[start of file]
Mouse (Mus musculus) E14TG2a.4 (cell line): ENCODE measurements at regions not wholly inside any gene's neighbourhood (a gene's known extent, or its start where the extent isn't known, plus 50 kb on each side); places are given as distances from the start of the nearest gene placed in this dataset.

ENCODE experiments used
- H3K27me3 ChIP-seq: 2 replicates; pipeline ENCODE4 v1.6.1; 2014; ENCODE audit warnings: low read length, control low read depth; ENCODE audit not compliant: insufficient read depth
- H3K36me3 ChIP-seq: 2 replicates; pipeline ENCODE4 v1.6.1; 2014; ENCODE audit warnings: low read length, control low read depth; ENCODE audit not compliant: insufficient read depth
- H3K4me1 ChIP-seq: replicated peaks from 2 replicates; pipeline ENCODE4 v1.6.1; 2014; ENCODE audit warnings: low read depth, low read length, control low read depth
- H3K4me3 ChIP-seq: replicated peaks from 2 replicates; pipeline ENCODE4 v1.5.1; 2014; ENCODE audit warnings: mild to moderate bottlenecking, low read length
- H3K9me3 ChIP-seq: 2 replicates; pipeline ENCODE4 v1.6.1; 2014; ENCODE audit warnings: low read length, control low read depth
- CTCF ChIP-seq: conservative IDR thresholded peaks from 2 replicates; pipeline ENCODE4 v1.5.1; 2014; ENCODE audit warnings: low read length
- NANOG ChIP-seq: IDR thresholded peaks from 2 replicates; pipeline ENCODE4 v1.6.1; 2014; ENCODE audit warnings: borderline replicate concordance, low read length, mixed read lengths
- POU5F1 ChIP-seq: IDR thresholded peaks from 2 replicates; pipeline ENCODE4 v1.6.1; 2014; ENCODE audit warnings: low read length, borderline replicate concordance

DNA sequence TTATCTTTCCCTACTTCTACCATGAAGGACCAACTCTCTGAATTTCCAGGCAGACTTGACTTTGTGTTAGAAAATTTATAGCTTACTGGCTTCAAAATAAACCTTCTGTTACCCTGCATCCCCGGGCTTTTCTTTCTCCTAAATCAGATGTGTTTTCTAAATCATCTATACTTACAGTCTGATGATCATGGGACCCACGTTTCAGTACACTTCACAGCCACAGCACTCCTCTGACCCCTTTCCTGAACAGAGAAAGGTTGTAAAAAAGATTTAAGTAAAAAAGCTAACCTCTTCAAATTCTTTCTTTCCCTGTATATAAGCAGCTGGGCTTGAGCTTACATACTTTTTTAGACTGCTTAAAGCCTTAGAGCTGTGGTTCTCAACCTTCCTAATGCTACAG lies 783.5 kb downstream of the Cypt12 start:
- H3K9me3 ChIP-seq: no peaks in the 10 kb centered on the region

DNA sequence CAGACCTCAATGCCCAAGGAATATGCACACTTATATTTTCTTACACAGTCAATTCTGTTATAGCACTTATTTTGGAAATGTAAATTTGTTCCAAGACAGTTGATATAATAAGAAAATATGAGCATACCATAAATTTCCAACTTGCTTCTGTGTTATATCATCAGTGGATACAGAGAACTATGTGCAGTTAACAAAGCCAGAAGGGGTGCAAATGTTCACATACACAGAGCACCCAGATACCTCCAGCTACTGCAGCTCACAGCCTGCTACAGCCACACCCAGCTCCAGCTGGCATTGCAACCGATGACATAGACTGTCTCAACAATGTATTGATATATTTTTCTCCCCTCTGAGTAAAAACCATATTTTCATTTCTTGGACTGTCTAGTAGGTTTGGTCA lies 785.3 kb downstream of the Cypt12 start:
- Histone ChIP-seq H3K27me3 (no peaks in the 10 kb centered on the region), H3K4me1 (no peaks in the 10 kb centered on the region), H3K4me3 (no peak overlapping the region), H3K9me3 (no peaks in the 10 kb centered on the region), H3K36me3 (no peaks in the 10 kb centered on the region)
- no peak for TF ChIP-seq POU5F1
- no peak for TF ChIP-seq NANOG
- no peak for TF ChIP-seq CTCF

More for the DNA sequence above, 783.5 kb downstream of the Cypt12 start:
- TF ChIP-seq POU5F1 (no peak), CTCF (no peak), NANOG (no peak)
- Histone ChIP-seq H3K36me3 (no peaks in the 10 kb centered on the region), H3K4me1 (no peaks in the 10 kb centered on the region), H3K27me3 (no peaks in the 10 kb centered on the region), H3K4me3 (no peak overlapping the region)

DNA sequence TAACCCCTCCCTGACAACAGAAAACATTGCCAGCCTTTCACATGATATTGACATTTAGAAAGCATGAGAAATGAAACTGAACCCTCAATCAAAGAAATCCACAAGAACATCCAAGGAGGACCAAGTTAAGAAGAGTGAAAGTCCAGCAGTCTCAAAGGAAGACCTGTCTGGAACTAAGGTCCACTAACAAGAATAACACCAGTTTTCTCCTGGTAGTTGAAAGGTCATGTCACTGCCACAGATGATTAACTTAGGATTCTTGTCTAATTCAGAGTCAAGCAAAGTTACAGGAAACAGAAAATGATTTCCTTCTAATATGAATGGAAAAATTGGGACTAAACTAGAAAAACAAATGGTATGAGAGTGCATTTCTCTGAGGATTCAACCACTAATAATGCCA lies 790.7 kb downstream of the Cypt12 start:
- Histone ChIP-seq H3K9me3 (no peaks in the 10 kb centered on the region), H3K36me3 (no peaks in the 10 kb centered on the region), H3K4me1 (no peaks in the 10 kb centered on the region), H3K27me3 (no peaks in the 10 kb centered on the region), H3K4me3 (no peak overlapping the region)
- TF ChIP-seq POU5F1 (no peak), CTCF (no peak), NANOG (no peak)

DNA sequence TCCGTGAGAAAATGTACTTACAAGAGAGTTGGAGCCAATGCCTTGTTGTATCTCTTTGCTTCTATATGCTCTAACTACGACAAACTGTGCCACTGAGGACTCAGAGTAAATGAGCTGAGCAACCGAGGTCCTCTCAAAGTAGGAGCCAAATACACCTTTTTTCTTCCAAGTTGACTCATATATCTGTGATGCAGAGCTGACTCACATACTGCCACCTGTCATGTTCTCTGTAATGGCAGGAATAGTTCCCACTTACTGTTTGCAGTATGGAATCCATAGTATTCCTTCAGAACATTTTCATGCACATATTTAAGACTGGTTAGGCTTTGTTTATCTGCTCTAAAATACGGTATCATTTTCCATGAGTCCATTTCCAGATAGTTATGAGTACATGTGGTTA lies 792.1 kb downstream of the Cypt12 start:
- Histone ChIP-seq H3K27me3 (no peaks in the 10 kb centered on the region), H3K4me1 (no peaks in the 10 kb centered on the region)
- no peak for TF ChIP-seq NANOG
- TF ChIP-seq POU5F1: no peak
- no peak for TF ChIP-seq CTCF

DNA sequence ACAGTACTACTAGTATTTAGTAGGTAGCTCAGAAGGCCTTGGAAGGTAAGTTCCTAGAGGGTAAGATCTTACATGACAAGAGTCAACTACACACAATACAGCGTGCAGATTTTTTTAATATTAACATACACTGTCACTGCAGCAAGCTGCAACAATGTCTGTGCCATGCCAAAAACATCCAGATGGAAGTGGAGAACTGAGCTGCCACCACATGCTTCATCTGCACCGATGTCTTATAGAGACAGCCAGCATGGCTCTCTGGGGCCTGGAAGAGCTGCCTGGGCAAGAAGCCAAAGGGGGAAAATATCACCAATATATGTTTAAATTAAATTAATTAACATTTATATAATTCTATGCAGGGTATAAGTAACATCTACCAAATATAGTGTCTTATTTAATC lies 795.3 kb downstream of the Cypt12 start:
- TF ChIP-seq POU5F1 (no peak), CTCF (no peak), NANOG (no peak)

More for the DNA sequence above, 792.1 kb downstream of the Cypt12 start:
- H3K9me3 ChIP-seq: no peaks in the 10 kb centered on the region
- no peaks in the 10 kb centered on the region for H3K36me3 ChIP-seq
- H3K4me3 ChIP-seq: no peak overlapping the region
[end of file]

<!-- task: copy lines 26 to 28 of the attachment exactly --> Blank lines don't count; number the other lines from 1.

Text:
- no peak for TF ChIP-seq NANOG
- TF ChIP-seq POU5F1: no peak
- no peak for TF ChIP-seq CTCF